Councillors support call for Government Rural Strategy

Date published: 05 March 2019
Lincolnshire Wolds from Bully Hill Top

West Lindsey District Councillors are backing a national campaign to develop a rural strategy to support the needs of rural communities.

The needs of communities in rural areas are different from those in urban areas and they need to be taken into account through policies and allocation of funding.

Yet figures show that despite 17 per cent (9.4 million) of England’s population living in rural areas, they receive less grant per head than urban areas, despite the fact that it costs more to provide the services

The Rural Service Network is the national champion for rural services, ensuring that people in rural areas have a strong voice - fighting for a fairer deal for communities to maintain their social and economic viability for the benefit of the nation.

Councillor Owen Bierley, Deputy Leader of West Lindsey District Council, said: “West Lindsey is one of the largest districts in England and one of the most rural in the county of Lincolnshire. The needs of our communities are key in the work that we do, and we need support to enable us to offer suitable and sustainable services and practices across our district. It is time that rural districts are given proper consideration and funding to meet those needs and offer the right level of service. Allocation of funds must be done in a fairer way.”

Leading the charge for change, the Rural Services Network is asking the Government for the new strategy, which ensures existing mainstream policies work for these towns and villages, improves infrastructure and transport links, and raises the opportunities and challenges facing rural areas up the political agenda.

Rural Services Network chief executive, Graham Biggs said: “If rural communities are to be sustainable, the Government must seize this opportunity to work with communities to produce a long-term, funded rural strategy which recognises the contribution rural areas make and have the potential to make to the wellbeing and prosperity of the nation as a whole.”

The Rural Services Network has produced a report identifying several priority areas for a new Government Rural Strategy and the issues they must address. It stresses the need for the strategy to be ambitious, comprehensive, current, resources and supported for it to be effective.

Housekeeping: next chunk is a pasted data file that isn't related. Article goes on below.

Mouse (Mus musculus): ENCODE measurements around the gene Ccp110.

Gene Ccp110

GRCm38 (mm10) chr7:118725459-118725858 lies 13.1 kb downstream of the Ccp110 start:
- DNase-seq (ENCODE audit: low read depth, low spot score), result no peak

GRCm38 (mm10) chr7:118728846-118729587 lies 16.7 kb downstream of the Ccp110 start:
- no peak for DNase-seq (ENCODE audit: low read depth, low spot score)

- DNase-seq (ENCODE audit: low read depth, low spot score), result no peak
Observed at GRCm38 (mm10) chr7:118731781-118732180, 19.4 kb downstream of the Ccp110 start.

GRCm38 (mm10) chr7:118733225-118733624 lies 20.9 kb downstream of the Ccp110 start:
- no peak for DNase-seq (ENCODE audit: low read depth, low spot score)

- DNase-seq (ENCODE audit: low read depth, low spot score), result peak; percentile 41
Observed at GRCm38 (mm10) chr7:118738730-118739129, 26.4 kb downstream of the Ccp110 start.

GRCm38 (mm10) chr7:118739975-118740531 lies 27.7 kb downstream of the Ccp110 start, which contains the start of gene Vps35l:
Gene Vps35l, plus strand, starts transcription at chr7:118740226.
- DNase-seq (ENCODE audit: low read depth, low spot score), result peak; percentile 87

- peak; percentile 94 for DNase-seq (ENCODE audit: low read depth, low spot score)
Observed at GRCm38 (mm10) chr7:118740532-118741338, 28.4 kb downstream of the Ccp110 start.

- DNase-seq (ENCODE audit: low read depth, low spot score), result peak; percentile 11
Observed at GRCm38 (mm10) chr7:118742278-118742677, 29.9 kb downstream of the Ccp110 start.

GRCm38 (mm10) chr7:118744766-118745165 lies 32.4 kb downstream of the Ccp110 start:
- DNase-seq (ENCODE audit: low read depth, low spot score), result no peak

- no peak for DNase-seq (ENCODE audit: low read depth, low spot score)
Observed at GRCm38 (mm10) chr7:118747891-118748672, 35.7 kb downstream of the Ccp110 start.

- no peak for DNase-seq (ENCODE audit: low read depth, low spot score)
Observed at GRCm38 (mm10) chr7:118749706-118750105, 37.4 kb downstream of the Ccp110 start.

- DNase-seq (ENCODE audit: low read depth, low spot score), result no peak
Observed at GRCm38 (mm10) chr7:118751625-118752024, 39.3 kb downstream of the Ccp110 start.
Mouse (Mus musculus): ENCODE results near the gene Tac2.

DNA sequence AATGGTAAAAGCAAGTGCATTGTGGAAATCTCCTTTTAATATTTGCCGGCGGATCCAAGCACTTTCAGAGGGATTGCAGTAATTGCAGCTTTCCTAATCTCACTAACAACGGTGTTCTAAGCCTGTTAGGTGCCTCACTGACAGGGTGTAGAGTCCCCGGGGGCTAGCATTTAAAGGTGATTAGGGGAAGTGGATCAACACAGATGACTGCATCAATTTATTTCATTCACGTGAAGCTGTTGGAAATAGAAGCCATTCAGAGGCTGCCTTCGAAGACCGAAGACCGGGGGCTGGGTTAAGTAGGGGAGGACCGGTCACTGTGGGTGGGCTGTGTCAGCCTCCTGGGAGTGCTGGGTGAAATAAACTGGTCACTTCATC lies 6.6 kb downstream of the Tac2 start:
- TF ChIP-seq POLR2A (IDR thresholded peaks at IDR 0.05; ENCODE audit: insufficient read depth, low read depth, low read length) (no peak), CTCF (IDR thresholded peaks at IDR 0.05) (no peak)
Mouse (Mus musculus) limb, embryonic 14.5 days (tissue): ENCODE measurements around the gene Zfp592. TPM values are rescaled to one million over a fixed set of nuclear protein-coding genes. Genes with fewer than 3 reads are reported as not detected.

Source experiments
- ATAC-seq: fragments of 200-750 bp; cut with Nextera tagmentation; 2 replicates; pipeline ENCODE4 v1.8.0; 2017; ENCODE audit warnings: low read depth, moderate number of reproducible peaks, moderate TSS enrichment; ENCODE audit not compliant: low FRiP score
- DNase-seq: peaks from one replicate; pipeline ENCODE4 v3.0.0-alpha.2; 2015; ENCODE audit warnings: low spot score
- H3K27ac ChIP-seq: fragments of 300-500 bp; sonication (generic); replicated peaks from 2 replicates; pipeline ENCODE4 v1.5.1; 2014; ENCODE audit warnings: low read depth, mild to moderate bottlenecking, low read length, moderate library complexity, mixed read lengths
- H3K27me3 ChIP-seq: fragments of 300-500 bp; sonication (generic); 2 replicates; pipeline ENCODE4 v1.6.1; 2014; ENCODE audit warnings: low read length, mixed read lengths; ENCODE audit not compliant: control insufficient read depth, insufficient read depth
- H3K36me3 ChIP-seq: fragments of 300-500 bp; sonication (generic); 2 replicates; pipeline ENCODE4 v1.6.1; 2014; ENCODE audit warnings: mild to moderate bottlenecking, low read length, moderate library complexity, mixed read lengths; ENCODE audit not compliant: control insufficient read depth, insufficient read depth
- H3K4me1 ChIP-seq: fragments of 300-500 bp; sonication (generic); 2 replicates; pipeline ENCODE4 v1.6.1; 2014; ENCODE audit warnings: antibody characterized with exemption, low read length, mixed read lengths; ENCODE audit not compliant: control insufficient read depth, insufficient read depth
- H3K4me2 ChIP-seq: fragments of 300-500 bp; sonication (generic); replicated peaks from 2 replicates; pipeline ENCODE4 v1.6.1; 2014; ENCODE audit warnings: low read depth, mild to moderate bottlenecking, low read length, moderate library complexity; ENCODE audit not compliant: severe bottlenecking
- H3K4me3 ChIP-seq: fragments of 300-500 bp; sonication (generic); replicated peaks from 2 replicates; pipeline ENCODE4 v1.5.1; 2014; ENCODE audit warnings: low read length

It must also take into consideration the following: 

  • EU support & funding: In 2020, sources of funding which support rural businesses and community development from EU initiatives will end. A new Rural Strategy must provide rural businesses with the support they need to create thriving local economies.

  • Broadband connectivity: In England’s rural areas 15 per cent of premises are unable to access broadband connection with the speed regulator, Ofcom, considers necessary for everyday online tasks. A new Rural Strategy must ensure all rural households and businesses have the option of reliable access to broadband and mobile networks.

  • Brain drain: There is a significant outflow of people from rural areas to urban-based jobs. A new Rural Strategy must ensure opportunities for quality jobs, skills and training are available so young people can remain local.

  • Housing: House prices are, on average, £44,000 higher in rural areas than urban areas. But the median average earnings for rural employment are £21,400, 10 per cent less than England’s average which stands at £23,700.

  • Transport: During 2016/17 alone, 202 bus services were withdrawn altogether in shire areas. People of all ages must have the means to travel to services, jobs and for social purposes.

  • Health: Rural and urban areas receive similar funding (per resident) under the NHS allocations to CCGs, but this does not reflect the older rural demographic, which places extra demand on NHS services.

The full Rural Services Network report can be accessed at

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